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Health briefs: University of Florida joins study on effects of activity by the elderly

UF to help study the benefits of elderly activity

Physical activity helps with weight loss, improving heart health and even warding off some cancers. Now researchers want to know whether it will also prevent disability as we age. The University of Florida has been awarded a record-breaking federal grant, $60 million in stimulus funds, to participate in the LIFE, Lifestyle Interventions and Independence for Elders, study. The study will include 1,600 sedentary adults, age 70 to 89, who are at risk for disability. They will be enrolled starting early next year. UF is one of eight field sites for the LIFE study. It's estimated that adults over the age of 60 spend 60 percent of their time, more than eight waking hours a day, engaged in sedentary behaviors.

Electronic records boost primary care

Routine use of electronic health records may improve the quality of care in primary care practices more than other common strategies, according to a study by Rand Corp. researchers. Studying 305 groups of primary care physicians in Massachusetts, researchers found that practices that used multifunctional electronic health records were more likely to deliver better care for diabetes and provide certain health screenings than those that did not. The findings are published in the Oct. 6 edition of the Annals of Internal Medicine. "Overall, we were surprised by how few strategies to improve the quality of care were linked to measurably better performance," said Dr. Mark W. Friedberg, the study's lead author and a scientist at Rand, a nonprofit research organization. "The strategy that showed the most impact was use of advanced electronic health records."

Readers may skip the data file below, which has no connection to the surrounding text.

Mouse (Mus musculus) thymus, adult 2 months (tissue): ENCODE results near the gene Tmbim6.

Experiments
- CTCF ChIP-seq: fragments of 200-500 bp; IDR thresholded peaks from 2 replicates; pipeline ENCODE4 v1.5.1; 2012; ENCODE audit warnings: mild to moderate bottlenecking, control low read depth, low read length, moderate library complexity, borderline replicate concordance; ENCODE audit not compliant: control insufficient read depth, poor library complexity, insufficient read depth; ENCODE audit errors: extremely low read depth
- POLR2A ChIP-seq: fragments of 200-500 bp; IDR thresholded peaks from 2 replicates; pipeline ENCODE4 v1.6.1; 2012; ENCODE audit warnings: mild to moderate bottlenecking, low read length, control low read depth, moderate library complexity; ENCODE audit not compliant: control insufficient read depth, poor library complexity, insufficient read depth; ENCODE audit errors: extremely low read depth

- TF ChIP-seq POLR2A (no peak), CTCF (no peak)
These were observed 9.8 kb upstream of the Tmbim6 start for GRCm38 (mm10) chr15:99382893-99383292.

Leafy greens high on food illness list

A growing threat for food-borne illnesses comes attractively packaged and is increasingly popular with shoppers looking for healthy meals: ready-to-eat leafy greens. Though beef and poultry are a more frequent source of food-related outbreaks than produce, the number of outbreaks tied to lettuce, spinach and other leafy greens, whether fresh-cut or whole, has been rising in the past two decades, according to the nonprofit Center for Science in the Public Interest. On Tuesday, researchers with the group called leafy greens the riskiest food regulated by the Food and Drug Administration, with 363 outbreaks linked to those foods from 1990 to 2006. (Meat is regulated by the U.S. Department of Agriculture.)

Chip measures breast estrogen

Estrogen fuels breast cancer, yet doctors can't measure how much of the hormone is in a woman's breast without a fairly substantial biopsy, a painful and invasive procedure. A Canadian invention might change that: a lab-on-a-chip developed by Toronto gynecology specialist Noha Mousa and University of Toronto engineer Aaron Wheeler that can do the work quickly with just the poke of a small needle. They were able to measure droplets of estrogen from samples at least 1,000 times smaller than today's testing requires. Research published Wednesday in a new journal, Science Translational Medicine, opens the possibility that doctors could use the new technology, called digital microfluidics, to see if breast cancer therapy is working, to tell who's at high risk, or for other problems, such as infertility.

Compiled from Times wires

Health briefs: University of Florida joins study on effects of activity by the elderly 10/07/09 [Last modified: Wednesday, October 7, 2009 6:53pm]
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